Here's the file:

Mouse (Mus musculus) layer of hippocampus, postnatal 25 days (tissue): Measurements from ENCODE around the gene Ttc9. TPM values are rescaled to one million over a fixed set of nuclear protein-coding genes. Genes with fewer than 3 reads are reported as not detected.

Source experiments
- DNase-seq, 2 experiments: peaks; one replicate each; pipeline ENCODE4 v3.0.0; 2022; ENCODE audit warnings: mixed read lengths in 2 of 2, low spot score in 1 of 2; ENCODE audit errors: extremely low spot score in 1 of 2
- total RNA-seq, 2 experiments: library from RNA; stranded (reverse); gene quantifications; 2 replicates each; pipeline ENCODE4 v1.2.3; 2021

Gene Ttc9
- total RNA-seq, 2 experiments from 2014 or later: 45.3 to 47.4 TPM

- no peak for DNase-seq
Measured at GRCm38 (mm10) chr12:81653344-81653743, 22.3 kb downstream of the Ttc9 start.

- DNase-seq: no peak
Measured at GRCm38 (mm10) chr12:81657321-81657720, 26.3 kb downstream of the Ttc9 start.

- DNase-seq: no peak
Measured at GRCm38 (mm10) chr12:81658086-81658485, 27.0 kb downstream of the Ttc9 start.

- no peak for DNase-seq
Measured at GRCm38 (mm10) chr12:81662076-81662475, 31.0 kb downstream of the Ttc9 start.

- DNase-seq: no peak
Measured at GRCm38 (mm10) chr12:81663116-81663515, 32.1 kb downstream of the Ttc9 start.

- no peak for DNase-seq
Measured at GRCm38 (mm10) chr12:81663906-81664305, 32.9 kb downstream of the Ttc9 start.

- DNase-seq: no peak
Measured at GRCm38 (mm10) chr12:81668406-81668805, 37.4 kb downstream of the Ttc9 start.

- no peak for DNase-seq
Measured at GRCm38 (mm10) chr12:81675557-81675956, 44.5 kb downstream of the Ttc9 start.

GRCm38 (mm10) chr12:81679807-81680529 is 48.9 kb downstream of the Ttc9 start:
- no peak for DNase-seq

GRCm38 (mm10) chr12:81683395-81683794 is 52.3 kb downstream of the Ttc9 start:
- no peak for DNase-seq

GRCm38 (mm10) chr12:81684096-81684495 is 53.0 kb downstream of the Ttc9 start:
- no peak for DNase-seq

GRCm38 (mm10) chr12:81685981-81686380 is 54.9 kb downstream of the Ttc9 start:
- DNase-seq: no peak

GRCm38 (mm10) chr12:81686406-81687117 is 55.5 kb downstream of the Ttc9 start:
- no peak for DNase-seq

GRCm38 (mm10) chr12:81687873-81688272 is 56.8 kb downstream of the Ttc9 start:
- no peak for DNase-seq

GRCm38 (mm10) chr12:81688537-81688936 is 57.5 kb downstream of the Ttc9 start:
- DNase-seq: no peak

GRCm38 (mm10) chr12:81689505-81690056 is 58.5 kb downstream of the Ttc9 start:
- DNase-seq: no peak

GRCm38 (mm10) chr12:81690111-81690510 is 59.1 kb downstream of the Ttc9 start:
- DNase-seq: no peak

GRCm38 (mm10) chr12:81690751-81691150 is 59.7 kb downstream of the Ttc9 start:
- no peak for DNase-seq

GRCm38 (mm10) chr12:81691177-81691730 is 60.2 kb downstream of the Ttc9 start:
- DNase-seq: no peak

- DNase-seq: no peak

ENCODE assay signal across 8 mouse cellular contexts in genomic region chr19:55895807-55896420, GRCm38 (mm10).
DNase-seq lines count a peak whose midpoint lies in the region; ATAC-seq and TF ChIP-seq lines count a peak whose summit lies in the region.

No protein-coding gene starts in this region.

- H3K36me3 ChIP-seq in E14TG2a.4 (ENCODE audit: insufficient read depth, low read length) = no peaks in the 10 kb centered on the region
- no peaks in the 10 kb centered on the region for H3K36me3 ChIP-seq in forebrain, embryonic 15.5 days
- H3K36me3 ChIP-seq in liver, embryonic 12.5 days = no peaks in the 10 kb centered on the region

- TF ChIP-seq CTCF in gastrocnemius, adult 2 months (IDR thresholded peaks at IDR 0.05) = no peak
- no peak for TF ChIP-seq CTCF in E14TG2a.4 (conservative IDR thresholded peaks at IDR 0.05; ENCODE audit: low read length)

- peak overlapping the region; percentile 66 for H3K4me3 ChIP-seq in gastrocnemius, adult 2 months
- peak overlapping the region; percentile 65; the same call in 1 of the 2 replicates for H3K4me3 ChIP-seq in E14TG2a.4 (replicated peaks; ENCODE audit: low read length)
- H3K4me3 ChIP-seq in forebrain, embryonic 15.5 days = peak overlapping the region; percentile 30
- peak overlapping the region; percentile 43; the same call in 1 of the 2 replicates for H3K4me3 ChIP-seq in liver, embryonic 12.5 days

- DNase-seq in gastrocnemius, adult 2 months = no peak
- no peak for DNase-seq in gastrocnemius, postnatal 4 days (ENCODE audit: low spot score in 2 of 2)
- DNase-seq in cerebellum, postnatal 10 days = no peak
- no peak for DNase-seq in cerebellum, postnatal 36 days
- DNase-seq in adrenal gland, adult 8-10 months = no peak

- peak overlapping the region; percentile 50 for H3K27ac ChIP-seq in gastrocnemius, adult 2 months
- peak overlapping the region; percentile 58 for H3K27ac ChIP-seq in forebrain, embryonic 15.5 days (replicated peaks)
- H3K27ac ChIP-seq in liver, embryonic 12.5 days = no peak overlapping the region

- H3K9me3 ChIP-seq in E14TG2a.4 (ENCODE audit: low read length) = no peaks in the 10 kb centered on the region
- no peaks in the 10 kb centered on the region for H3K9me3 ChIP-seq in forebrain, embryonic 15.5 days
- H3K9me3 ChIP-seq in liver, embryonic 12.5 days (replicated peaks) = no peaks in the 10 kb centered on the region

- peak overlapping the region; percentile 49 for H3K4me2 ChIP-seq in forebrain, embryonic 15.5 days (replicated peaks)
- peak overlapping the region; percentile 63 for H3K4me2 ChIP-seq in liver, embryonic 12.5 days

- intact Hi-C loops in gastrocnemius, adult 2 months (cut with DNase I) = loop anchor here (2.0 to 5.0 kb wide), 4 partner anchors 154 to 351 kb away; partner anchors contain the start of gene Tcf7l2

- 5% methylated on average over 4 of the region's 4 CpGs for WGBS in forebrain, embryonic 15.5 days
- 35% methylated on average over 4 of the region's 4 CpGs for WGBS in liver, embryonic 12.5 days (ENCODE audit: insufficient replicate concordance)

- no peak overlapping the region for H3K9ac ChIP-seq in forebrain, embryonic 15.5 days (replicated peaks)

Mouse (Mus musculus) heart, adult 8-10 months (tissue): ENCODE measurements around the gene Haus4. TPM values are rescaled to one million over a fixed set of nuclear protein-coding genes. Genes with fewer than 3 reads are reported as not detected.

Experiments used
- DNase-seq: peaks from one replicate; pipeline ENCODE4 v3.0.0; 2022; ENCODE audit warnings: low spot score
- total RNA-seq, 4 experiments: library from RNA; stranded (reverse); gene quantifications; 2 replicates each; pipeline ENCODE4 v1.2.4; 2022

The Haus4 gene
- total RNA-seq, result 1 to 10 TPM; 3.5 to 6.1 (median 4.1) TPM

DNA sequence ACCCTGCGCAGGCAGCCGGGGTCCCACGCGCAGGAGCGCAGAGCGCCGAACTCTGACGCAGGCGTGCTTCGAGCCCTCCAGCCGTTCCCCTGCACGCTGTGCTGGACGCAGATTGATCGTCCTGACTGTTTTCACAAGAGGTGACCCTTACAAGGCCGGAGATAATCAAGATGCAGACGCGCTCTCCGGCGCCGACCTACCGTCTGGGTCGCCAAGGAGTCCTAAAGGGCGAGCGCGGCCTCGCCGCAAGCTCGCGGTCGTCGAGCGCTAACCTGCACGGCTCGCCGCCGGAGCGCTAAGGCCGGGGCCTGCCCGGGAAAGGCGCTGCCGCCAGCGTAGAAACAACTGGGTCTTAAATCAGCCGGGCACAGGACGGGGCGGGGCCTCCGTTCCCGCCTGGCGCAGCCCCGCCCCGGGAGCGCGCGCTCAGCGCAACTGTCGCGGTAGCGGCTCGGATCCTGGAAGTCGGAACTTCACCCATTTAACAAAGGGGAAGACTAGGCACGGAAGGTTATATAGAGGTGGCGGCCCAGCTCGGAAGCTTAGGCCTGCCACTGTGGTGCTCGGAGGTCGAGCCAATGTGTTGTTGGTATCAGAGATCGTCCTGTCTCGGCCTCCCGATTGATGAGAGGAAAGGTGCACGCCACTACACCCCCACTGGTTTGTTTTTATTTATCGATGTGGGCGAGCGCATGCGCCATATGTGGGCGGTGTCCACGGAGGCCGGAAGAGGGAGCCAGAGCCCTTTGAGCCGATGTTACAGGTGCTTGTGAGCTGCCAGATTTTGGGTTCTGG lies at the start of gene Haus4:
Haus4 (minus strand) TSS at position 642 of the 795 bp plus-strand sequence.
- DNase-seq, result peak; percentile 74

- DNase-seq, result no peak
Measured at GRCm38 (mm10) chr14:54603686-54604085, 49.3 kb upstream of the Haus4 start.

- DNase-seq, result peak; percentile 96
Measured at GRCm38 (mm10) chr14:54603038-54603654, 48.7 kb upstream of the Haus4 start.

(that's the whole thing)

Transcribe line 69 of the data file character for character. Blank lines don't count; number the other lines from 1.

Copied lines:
- peak overlapping the region; percentile 49 for H3K4me2 ChIP-seq in forebrain, embryonic 15.5 days (replicated peaks)